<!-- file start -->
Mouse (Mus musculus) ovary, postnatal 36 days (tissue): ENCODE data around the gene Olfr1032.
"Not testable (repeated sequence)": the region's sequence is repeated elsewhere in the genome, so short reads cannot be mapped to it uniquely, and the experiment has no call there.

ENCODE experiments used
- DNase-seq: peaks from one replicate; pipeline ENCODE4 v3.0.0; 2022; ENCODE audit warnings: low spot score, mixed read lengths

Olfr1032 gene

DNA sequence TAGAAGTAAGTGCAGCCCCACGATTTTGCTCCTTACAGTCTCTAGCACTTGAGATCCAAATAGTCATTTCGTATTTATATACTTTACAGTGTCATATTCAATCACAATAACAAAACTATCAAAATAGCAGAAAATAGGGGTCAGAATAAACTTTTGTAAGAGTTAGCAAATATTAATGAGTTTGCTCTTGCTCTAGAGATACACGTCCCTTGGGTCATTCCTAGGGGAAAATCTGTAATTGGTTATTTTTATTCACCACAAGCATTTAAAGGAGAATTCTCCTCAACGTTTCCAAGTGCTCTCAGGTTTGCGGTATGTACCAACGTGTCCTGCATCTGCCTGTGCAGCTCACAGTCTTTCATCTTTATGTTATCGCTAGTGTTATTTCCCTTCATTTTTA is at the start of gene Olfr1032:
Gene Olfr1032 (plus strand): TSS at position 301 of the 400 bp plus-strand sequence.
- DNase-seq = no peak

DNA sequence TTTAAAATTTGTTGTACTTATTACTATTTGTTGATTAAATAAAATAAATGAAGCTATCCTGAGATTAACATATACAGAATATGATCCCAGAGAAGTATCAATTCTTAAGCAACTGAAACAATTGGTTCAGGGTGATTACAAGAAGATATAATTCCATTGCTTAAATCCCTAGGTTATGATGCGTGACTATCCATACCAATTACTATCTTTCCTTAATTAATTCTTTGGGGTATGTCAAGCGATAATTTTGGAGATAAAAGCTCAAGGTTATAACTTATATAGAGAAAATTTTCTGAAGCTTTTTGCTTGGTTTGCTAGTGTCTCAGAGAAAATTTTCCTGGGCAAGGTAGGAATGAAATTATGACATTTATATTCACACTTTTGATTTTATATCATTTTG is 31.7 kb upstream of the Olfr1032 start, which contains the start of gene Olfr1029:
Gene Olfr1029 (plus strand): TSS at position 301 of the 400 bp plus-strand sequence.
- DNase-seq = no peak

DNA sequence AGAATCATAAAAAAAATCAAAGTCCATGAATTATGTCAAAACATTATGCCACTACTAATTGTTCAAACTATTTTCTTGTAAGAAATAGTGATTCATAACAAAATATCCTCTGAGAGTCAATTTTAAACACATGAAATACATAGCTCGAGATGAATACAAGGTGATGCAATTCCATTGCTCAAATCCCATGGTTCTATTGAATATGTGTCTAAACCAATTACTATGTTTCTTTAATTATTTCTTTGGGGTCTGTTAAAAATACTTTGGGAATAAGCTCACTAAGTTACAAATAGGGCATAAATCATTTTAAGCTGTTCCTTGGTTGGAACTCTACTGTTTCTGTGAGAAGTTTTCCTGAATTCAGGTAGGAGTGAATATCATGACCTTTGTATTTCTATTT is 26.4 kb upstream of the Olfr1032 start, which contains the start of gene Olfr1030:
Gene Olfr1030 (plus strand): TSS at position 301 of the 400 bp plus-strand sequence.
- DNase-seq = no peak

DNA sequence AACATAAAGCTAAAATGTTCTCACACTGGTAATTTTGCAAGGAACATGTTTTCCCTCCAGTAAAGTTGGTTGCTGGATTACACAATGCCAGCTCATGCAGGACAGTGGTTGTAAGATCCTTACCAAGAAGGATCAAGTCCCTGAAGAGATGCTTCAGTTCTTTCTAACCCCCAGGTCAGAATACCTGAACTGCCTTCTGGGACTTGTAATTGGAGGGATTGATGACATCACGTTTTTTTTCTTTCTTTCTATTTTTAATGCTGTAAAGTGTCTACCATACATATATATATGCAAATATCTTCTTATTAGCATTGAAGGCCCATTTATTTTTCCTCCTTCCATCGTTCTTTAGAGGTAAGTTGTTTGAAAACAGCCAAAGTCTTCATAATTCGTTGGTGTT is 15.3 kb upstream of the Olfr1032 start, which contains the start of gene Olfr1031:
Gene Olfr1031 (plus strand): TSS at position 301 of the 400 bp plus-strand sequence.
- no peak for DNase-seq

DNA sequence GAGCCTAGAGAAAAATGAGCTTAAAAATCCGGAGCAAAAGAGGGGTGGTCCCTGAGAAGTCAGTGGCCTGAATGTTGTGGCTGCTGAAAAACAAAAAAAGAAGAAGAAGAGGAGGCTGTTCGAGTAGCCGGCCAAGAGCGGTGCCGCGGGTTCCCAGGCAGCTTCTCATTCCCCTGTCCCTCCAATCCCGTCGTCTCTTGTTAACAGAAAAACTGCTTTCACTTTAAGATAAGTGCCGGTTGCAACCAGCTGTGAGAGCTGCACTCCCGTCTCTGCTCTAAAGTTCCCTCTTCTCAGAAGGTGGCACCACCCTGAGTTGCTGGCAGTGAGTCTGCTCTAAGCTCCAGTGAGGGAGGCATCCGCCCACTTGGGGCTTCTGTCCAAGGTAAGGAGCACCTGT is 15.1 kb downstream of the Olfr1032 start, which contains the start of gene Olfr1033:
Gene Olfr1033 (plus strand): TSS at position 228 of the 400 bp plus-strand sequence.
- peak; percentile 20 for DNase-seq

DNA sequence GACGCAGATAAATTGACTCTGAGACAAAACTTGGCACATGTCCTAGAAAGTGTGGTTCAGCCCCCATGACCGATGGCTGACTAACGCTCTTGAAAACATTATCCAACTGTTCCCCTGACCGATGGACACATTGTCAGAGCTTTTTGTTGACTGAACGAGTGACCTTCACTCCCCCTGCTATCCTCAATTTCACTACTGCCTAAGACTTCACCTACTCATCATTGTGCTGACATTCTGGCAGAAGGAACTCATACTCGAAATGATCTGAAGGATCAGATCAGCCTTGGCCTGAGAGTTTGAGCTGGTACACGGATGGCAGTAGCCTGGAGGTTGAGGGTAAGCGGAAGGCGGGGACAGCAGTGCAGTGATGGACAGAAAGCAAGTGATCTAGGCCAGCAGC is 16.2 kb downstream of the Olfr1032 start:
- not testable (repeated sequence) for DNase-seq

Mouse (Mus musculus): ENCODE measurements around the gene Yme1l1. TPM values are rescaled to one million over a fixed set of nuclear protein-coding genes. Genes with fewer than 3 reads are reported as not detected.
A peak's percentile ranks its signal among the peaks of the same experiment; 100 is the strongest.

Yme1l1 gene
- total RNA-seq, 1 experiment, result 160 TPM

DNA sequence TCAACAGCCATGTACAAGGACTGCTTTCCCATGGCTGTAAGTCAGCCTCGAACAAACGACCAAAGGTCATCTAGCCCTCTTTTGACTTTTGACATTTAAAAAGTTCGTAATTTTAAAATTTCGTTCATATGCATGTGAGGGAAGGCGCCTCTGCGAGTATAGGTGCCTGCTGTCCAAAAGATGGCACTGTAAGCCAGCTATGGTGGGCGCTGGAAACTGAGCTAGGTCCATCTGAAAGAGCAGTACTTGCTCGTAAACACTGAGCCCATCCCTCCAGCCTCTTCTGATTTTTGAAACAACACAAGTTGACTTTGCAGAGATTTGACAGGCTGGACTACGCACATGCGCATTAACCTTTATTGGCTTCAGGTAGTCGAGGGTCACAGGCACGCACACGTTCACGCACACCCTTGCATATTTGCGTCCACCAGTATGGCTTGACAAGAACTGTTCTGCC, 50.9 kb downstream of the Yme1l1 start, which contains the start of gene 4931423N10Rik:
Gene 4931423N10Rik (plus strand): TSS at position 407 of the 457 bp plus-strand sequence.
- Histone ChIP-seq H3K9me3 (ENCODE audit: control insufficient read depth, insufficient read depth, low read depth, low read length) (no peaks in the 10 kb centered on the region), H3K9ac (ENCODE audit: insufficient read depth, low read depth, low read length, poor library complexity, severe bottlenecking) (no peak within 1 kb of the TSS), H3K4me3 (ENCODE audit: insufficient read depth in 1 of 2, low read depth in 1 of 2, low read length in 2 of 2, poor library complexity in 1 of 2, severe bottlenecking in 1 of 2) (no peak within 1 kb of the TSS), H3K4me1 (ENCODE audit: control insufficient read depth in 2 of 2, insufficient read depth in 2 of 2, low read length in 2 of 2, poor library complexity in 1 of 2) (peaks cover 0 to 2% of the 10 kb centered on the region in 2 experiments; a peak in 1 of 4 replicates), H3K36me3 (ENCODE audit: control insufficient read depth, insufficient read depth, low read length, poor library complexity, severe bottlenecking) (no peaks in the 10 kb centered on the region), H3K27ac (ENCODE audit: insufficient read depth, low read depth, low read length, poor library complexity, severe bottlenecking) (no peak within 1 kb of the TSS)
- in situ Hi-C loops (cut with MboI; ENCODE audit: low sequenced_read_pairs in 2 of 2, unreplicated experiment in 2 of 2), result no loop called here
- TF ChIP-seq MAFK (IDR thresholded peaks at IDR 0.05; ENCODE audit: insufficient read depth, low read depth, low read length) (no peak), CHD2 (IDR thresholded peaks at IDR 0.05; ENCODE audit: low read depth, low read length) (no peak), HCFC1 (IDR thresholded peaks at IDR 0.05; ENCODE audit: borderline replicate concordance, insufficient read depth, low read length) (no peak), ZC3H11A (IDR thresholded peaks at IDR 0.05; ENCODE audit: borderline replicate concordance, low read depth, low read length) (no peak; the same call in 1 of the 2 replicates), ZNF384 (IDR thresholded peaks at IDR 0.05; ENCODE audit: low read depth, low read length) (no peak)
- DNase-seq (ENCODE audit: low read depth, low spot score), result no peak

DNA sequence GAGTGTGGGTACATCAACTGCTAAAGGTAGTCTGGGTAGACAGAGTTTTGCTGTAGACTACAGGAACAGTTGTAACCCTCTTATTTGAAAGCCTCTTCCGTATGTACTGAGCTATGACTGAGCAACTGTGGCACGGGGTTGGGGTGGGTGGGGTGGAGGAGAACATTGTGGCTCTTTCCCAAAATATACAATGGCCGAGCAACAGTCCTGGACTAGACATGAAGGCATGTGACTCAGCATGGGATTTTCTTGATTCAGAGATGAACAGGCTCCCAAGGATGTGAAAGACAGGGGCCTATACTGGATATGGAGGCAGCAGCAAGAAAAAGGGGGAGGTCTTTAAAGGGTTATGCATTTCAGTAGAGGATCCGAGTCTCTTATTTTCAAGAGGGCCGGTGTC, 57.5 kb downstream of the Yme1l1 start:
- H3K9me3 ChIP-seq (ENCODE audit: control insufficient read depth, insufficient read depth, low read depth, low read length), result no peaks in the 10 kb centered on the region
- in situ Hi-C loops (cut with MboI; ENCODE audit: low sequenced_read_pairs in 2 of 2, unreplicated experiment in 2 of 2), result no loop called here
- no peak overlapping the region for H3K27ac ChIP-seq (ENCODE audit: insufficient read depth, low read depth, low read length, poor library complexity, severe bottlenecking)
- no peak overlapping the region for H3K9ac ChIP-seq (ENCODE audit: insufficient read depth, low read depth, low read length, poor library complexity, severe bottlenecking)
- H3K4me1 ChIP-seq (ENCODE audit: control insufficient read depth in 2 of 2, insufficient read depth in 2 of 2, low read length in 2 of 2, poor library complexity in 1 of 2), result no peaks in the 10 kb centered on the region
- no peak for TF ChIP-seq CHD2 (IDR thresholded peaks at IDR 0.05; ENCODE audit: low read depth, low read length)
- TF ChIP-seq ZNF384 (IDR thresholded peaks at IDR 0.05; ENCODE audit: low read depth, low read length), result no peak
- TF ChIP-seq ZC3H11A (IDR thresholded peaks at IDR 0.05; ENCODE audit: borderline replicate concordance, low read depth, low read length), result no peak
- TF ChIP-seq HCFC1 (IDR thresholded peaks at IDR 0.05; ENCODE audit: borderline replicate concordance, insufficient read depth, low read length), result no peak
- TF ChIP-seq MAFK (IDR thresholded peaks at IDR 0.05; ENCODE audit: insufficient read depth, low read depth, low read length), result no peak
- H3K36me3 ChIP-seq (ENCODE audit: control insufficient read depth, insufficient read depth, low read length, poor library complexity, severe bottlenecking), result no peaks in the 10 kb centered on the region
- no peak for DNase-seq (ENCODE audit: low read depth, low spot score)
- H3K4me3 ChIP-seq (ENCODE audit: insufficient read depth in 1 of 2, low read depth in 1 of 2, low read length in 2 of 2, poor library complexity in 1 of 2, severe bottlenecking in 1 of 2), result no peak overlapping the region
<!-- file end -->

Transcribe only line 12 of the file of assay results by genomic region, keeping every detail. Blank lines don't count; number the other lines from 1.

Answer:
DNA sequence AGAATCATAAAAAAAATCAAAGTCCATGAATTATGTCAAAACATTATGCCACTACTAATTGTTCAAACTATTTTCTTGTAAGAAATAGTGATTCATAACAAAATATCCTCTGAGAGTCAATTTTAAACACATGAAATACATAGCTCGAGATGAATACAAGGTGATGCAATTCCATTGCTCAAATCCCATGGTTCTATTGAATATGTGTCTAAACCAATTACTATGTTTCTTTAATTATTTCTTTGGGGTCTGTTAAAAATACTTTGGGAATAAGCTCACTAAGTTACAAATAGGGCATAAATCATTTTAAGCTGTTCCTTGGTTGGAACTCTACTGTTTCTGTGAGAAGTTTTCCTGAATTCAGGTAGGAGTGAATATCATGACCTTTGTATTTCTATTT is 26.4 kb upstream of the Olfr1032 start, which contains the start of gene Olfr1030: